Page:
In the past, when I would hear politicians wanting to redefine rape, do away with Planned Parenthood, and (in a broad sense) diminish women's rights, I would think they were just stupid, ignorant old men.
Now I think of them as terrorists.
If any of these politicians would look into the fine work Planned Parenthood does, I would hope their brain cells would be restored.
Not one of the women at the event had the attitude of "I've got mine, so screw you." These women care about their families and what kind of world we are leaving for humanity to survive.
Whatever political side of the fence you are on, if you don't turn your back on efforts that suppress women for speaking out and demanding justice, shame on you!
— Elaine Brush
Bring it on
We forget that the poor in this country pay taxes. If they use a phone, car, TV, buy services or utilities, if they buy gas and diapers — they are paying a high portion of their budget in taxes that add to the coffers and employ people. They deserve credit for that. Big money, I mean, the Republicans, are putting out a lot of misinformation to create powerless "enemies." Don't let them dumb you down!
Republicans have pledged never to raise taxes. But we citizens can end all subsidies, stop foreign aid to wealthy countries that make fools of us, demand our oil and gas royalties finally be paid (and back royalties), collect rents on our federal lands, get a tough and equitable trade situation going, force state and local lawmakers to stop giving away our public assets to cronies for a song, block all tax havens for the richest and bloated citizens and corporations, cancel big giveaways to companies that export our jobs, reform our banking system and demand audits, force the Department of Defense to keep a set of books and demand that audits cut waste and pork, and get out of two wars no one wants or can afford.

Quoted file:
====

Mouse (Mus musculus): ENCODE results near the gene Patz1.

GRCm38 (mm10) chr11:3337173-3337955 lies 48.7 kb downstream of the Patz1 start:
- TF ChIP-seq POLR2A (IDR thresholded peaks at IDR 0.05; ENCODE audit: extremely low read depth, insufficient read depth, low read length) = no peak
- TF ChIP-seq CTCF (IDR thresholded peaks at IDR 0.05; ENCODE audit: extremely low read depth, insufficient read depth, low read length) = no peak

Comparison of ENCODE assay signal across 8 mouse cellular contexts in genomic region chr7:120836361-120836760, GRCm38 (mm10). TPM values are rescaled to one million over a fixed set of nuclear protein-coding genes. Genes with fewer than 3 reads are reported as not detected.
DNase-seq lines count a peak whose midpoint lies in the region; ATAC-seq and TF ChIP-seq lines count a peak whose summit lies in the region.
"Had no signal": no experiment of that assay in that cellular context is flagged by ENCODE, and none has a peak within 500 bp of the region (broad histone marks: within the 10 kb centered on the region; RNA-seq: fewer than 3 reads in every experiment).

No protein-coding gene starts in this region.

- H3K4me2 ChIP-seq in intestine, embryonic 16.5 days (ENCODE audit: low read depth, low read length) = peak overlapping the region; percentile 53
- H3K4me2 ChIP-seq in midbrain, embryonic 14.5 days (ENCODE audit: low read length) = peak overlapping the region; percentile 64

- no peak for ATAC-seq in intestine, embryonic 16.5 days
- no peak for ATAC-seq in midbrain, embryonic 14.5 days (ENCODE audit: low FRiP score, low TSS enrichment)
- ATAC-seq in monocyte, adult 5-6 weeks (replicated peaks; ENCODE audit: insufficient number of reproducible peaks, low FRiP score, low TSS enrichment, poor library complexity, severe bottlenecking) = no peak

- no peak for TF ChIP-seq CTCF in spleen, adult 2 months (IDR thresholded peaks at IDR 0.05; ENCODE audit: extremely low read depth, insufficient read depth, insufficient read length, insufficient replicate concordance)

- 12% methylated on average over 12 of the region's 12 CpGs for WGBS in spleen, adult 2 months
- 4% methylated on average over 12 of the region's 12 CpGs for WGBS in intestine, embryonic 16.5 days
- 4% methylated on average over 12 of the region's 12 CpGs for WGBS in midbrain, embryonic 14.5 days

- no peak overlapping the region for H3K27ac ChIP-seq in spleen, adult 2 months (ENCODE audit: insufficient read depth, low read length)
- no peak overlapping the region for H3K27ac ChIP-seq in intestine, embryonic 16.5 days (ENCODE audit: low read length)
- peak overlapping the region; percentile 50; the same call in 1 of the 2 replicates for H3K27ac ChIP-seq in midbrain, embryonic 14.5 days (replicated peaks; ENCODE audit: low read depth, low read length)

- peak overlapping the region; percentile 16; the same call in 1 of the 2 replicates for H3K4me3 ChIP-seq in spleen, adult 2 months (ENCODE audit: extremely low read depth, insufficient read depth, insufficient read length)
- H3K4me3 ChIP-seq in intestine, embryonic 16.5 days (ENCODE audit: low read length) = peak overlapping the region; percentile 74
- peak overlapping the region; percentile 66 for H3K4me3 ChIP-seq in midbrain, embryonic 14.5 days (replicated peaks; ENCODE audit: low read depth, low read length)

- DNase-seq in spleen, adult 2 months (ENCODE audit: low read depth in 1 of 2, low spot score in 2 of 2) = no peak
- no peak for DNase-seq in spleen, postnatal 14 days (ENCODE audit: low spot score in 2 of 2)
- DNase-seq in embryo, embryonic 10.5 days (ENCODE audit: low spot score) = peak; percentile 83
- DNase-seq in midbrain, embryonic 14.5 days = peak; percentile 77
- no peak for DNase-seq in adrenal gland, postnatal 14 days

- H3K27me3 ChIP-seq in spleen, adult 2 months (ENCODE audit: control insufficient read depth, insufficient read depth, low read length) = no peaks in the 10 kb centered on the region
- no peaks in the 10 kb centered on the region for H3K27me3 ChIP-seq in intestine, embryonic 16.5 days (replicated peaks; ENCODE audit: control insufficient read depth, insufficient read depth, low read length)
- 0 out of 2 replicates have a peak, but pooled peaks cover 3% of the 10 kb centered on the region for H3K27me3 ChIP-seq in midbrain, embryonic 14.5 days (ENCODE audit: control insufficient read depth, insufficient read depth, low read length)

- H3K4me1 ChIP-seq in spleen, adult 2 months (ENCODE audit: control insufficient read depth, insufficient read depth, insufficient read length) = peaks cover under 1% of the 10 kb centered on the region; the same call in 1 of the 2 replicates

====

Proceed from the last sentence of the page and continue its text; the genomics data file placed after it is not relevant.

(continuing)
Oh yeah, let's give support only to small businesses (under 500 workers) who can help us build an energy system that will end our dependence on foreign oil and homegrown robber barons. It will benefit our environment and create jobs! No taxes raised. Budget solved! But we can only do this if we can vote big money out of our system!
— Janet Chappell
Solitude as torture
Colorado's Senate Judiciary committee will vote soon on a bill that would limit the use of solitary confinement in our state's prisons, especially for inmates with mental illness or developmental disabilities. This bill is a call to our community's conscience, and we honor God when we courageously speak out against actions such as solitary confinement that harm the soul and safety of our community.
As religious leaders, we stand with Colorado Interfaith Voices for Justice and the National Religious Campaign Against Torture in believing that prolonged solitary confinement is immoral. It denies the innate human need for social interaction, and it works against the correctional system's end goal of rehabilitation by undermining the mental health of the prisoners.
We grieve knowing that when we hold prisoners in solitary confinement we inflict injustice and undue suffering on another human being. Our God created all people with dignity and worth. When we subject another human to such cruel punishment, we strip them of these God-given qualities.
Solitary confinement is not the answer. That is why the Colorado Legislature is considering a bill, introduced by Sen. Carroll and Rep. Levy, which would limit the use of solitary confinement and would require that all inmates in solitary confinement be reintegrated into the general prison population six months before release.
According to the state Department of Corrections, 41 percent of prisoners released from solitary confinement go directly into the community with no preparation for re-entry into society, and two-thirds of those return to prison within three years. This reality no doubt puts our communities in unnecessary danger.
We must commit ourselves to healing the soul of our community by supporting legislation that creates safer outcomes for prisoners, prison staff and our communities by addressing the mental health needs of the prisoners.
— The Rev. Dr. F.W. Rick Meyers
Rector, Christ's Episcopal Church, Castle Rock
The Rev. Benjamin Broadbent
First Congregational Church
In "Groupthinking" (News, March 10), we should have reported that City Council candidate Douglas Bruce didn't just loan his "Reform Team" political committee $10,000; he also gave it $10,000, which he cannot recoup after the election concludes. The Independent regrets the error.